United States District Court, S.D. Georgia, Augusta Division
RANDAL HALL, UNITED STATES DISTRICT COURT CHIEF JUDGE
the Court are the parties' motions to file under seal
(docs. 21, 24, 27) and Plaintiff's motion to unseal the
Dealership Agreement (doc. 26).
case revolves around a dealership agreement that the parties
executed in 2008 ("Dealership Agreement").
Plaintiff brought suit for breach of contract in the Superior
Court of Richmond County, Georgia on November 16, 2017. (Doc.
1-1.) After removing the case to this Court, Defendant moved
to seal the Dealership Agreement, which was attached to
Plaintiff's complaint. The Court found Defendant's
privacy interest in the Dealership Agreement outweighed the
historical presumption of public access. (Doc. 9.)
February 19, 2018, Plaintiff filed a motion for summary
judgment. Attached to its motion was an updated version of
the Dealership Agreement ("Draft Dealership
Agreement"). (Doc. 17-2.) Defendant moves to file the
"Serial Detail Report" under seal and to seal the
Draft Dealership Agreement. (Doc. 21.) Plaintiff opposes
sealing the Draft Dealership Agreement and further moves to
unseal the original Dealership Agreement. (Doc. 26.)
Plaintiff also moves to file under seal Exhibits 10-13 of
Brett Arrowood's Supplemental Affidavit and the
"Sales Tax Report." (Docs. 24, 27.)
motion to seal, courts determine good cause by balancing the
historical presumption of access against the movant's
privacy interests. Bridgestone/Firestone, Inc., 263
F.3d at 1311; Newman v. Graddick, 696 F.2d 796, 803
(11th Cir. 1983) . Courts consider, among other things: (a)
whether allowing access would impair court functions or harm
legitimate privacy interests; (b) the degree of and
likelihood of injury if the documents were made public; (c)
the reliability of the information; (d) whether there will be
an opportunity to respond to the information; (e) whether the
information concerns public officials or public concerns; and
(f) the availability of a less drastic alternative.
Romero v. Drummond Co., Inc., 480 F.3d 1234, 1246
(11th Cir. 2005).
Plaintiff's Motions to Seal and Unseal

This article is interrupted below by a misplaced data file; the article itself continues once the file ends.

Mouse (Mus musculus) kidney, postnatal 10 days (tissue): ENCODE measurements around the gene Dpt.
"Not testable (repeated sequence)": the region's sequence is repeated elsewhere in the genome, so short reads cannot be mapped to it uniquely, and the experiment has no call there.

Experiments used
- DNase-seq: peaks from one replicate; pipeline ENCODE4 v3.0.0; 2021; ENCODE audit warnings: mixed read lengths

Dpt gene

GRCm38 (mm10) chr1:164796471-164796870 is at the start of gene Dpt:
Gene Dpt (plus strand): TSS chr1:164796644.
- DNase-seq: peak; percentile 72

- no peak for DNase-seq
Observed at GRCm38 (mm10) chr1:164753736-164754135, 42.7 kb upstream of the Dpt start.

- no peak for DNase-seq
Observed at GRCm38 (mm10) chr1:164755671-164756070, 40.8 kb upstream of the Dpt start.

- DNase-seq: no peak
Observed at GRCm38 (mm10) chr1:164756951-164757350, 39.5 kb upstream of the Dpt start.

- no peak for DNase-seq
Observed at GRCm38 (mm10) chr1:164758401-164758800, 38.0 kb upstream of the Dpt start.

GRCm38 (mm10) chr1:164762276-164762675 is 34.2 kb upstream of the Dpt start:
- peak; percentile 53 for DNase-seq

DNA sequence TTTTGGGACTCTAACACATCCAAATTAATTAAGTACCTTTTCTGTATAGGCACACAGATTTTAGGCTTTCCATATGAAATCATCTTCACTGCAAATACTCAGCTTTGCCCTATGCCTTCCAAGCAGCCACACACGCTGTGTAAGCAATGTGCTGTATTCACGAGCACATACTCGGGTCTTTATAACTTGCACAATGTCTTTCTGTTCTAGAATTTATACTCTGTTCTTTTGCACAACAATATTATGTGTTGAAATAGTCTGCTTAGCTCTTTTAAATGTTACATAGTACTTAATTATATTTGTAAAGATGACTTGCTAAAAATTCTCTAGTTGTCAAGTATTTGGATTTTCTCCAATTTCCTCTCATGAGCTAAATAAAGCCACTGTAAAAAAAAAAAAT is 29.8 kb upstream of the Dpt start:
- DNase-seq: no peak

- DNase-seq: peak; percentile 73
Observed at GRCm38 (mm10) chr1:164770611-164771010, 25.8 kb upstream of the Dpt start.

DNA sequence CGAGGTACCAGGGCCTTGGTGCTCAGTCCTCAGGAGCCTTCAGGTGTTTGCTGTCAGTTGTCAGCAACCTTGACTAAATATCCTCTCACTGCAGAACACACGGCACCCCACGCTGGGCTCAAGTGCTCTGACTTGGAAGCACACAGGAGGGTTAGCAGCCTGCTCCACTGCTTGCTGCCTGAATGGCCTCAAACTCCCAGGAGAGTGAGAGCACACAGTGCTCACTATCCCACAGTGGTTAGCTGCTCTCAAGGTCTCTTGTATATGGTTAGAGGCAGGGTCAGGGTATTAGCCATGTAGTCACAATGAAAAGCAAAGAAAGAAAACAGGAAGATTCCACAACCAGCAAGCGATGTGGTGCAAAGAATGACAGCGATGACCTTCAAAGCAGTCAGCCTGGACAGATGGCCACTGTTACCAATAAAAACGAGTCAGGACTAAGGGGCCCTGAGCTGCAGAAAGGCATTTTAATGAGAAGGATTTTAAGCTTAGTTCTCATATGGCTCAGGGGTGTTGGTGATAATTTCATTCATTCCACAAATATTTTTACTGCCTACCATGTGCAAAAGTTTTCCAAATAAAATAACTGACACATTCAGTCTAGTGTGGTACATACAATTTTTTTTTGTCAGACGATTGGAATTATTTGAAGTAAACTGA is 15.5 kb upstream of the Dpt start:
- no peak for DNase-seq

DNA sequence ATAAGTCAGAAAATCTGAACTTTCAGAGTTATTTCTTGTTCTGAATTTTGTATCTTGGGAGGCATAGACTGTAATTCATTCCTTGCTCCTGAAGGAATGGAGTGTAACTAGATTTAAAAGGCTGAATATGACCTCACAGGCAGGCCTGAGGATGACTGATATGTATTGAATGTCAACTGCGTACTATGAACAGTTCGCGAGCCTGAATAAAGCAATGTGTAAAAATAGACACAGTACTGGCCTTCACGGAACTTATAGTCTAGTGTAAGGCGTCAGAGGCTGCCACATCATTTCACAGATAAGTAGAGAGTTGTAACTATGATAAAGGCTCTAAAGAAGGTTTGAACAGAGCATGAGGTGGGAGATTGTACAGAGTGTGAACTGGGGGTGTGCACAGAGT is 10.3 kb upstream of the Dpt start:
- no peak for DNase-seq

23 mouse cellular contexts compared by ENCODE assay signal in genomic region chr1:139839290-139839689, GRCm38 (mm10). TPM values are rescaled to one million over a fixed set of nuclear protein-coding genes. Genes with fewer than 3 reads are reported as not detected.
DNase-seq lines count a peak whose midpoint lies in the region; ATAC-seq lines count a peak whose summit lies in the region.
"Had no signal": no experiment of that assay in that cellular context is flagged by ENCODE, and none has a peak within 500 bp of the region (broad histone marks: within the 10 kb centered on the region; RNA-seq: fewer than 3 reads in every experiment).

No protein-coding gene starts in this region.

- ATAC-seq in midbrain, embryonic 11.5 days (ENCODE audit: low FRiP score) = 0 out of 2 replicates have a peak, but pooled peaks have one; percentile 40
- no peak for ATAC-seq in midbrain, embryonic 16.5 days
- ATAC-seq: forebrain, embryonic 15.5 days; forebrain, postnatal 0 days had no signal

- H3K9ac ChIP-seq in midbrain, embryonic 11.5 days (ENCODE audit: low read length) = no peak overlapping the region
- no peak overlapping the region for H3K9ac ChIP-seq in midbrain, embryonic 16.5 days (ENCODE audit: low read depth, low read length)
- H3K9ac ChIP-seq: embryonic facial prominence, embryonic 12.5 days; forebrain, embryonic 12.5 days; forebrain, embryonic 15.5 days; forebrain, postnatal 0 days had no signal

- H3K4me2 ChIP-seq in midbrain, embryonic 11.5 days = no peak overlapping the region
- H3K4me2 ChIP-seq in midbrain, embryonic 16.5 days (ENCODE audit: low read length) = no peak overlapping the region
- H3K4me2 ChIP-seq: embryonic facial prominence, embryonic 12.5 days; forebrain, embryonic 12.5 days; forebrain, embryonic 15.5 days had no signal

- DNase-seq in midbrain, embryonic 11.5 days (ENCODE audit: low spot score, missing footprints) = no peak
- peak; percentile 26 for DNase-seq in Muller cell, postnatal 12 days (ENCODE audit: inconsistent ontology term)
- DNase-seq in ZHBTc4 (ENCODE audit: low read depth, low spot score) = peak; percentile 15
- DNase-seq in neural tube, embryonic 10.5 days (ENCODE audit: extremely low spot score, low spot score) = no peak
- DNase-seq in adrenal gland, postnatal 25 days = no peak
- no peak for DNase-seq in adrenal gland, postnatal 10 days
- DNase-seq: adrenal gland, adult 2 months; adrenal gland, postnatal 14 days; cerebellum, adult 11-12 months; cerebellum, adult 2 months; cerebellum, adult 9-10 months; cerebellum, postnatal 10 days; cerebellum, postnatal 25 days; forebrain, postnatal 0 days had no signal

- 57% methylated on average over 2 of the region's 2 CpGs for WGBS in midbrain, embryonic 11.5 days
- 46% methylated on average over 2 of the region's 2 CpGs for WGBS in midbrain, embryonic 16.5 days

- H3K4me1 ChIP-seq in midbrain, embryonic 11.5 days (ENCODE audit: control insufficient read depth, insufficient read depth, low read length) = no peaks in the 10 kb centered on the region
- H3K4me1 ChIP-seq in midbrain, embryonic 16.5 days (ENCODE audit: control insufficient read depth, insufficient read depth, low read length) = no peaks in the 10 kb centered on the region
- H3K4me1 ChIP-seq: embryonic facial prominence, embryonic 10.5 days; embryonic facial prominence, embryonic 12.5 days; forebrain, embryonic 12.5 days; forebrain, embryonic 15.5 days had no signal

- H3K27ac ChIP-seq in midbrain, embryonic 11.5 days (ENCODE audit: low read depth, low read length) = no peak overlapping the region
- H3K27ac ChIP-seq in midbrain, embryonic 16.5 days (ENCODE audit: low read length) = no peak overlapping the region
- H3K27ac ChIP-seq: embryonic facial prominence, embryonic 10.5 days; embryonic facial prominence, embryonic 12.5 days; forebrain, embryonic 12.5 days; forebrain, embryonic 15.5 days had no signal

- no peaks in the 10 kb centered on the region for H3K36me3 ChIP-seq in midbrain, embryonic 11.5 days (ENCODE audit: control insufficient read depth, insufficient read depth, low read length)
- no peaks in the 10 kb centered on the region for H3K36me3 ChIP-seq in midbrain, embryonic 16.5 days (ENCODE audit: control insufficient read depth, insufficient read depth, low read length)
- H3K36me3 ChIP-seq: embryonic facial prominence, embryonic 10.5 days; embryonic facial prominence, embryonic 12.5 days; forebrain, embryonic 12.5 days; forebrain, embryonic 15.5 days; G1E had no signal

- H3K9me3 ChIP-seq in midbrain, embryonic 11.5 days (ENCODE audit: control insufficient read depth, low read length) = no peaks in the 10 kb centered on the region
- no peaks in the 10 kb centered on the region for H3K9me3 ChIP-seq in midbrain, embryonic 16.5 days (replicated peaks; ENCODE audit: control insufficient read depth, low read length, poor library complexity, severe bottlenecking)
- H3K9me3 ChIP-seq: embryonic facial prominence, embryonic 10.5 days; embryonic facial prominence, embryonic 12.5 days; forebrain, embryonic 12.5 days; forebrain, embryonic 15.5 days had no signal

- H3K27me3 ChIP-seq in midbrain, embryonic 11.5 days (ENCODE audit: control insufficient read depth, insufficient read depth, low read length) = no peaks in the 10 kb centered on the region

moves to file under seal Exhibits 10-13 of Brett
Arrowood's Supplemental Affidavit and the "Sales Tax
Report." (Docs. 24, 27.) The exhibits include copies of
Defendant's "end use" forms (doc. 23-1, Ex.
10), screenshots of Defendant's Electronic Settlement
System (idw Ex. 11), and invoices from Plaintiff's
dealership (id., Exs. 12, 13). The parties agree
that the exhibits and the "Sales Tax Report"
contain information about Plaintiff's customers that, if
released, would harm both parties'
reputation. Moreover, the documents do not include
information about public officials and sealing these
documents will not affect either party's ability to
respond. Therefore, Plaintiff has shown that its privacy
interest in Exhibits 10-13 of Brett Arrowood's
Supplemental Affidavit and the "Sales Tax Report"
outweigh the historical presumption of access.
also moves to unseal the Dealership Agreement, which was
sealed pursuant to the Court Order of January 4, 2018. (Doc.
9.) Plaintiff claims that Defendant has no privacy interest
in the Dealership Agreement because Defendant made no effort
to ensure the Dealership Agreement's confidentiality.
Plaintiff alleges that it never agreed to keep the Dealership
Agreement confidential and that Plaintiff is "otherwise
free to publish [the Dealership Agreement] on the
internet." (Doc. 26, at 1.) Nevertheless,
Defendant's failure to ensure that the Dealership
Agreement would remain confidential outside of these
proceedings does not automatically divest any privacy
interest. Although Defendant failed to ask Plaintiff to sign
a confidentiality agreement, Defendant has been fastidious in
its effort to keep the Dealership Agreement off the record.
(See, e.g., Docs. 4, 6, 15.) Defendant has
dealers throughout the country, revealing the individual
milestones in the Dealership Agreement could impair
Defendant's bargaining position with its dealers and its
ability to compete with other manufacturers. Accordingly,
Defendant has a privacy interest in the Dealership Agreement.
Plaintiff does not allege that it will suffer any prejudice
from sealing the Dealership Agreement. Instead, Plaintiff
attempts to show that the Dealership Agreement is a matter of
public interest. Plaintiff argues that sealing the Dealership
Agreement would harm the public's ability to assess the
Court's decision in Plaintiff's motion for summary
judgment. Yet the Court has not ruled on Plaintiff's
motion. Defendant's present, concrete privacy interest
outweighs this future, speculative public
Defendant's Motion to File Under Seal
also moves to seal the "Serial Detail Report, "
which was attached to Defendant's response to
Plaintiff's motion for summary judgment. (Doc. 21.) The
"Serial Detail Report" includes financial
information about Plaintiff's sales, which both parties
have agreed to keep confidential. The information in the
"Serial Detail Report" does not involve public
officials and sealing the document will not affect either
party's ability to litigate this case. Therefore,
Defendant has shown good cause to file the "Serial
Detail Report" under seal.
due consideration, the parties' respective motions to
file under seal (doc. 21, 24, 27) are
GRANTED, and Plaintiff's motion to
unseal the Dealership Agreement (doc. 26) is
DENIED. The Clerk is hereby
DIRECTED to file the following documents
UNDER SEAL until further order of this
Court: the Draft Dealership Agreement (doc. 17-2), the
"Serial Detail Report" (doc. 19-1), Exhibits ...